The time to develop and receive FDA approval for a drug has decreased in the past 10 years, according to a study reported in Health Affairs (March 7, 2006). The study evaluated timelines for 168 drugs approved in the United States between 1992 and 2002. The findings indicated that drugs starting development in 1985 took on average >10 years to reach the marketplace, compared with <4 years on average for drugs that began the process in 1995 or later.
Study author Salomeh Keyhani, MD, said, "One of the factors that has influenced development costs is time" in testing drugs. She added, "There's not much public data on the drug industry, but we found that drugdevelopment times are decreasing."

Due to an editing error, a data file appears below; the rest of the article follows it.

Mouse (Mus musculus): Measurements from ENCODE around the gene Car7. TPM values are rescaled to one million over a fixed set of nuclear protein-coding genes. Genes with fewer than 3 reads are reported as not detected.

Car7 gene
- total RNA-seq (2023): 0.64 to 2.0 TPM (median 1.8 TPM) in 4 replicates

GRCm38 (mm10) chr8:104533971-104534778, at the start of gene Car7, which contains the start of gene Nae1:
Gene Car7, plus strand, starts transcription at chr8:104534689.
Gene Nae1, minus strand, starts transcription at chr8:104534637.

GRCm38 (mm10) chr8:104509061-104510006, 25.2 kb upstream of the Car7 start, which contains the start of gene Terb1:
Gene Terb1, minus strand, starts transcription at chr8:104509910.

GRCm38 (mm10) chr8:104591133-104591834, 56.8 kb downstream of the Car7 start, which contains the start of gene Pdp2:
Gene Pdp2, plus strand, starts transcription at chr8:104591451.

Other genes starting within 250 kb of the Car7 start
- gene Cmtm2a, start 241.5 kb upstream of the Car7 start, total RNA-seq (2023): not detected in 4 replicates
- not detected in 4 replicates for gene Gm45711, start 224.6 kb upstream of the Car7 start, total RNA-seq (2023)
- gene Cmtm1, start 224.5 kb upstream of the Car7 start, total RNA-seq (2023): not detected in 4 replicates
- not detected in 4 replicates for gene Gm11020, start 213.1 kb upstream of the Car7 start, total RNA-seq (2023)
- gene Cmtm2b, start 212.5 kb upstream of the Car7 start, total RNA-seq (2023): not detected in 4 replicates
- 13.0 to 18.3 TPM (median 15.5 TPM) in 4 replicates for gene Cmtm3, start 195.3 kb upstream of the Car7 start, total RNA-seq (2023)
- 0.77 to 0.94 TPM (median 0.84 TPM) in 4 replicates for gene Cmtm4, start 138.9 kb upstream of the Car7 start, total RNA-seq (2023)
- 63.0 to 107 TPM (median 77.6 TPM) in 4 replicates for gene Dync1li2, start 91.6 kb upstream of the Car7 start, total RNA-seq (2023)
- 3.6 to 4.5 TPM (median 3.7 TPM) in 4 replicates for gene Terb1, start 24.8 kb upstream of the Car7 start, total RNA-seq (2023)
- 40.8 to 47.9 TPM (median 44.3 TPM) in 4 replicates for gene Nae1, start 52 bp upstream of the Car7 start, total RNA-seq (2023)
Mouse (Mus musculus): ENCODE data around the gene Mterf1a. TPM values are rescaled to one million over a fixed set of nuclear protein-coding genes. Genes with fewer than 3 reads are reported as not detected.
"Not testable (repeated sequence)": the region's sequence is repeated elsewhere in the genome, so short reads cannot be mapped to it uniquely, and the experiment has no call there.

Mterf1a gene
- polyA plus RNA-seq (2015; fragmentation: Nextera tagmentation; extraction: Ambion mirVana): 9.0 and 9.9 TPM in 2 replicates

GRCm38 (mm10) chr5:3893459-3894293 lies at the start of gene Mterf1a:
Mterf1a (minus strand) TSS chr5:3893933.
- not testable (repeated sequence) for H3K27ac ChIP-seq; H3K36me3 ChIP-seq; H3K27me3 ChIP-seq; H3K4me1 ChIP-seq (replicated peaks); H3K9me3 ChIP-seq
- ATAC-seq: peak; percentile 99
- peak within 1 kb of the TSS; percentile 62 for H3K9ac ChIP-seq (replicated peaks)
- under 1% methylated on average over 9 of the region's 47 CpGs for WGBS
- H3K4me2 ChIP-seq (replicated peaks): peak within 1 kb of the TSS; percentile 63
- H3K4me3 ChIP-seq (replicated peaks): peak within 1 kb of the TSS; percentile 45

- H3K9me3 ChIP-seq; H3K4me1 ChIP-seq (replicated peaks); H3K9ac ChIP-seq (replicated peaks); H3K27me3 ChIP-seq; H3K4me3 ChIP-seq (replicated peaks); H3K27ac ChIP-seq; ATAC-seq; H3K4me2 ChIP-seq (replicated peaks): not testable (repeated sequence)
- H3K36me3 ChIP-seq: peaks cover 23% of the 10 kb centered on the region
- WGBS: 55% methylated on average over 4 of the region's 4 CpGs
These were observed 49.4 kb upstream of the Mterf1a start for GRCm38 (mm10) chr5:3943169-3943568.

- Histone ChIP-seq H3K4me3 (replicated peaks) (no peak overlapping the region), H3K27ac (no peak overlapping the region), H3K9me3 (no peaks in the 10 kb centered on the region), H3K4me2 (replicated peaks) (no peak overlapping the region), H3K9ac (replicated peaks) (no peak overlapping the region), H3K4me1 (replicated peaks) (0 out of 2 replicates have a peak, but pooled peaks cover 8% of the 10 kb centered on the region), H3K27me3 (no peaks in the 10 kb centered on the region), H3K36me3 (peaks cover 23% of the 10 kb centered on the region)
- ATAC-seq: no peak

She noted that the study's findings illustrated that the time frame and resources for drug development vary widely, and the best-selling drugs do not take any longer to develop, compared with drugs with lower sales. A lack of public information hampers research on the factors behind drug development and pricing.
One study linked multiple pregnancies to an increased risk of developing atrial fibrillation later in life, and another investigated the association between premature delivery and cardiovascular disease.
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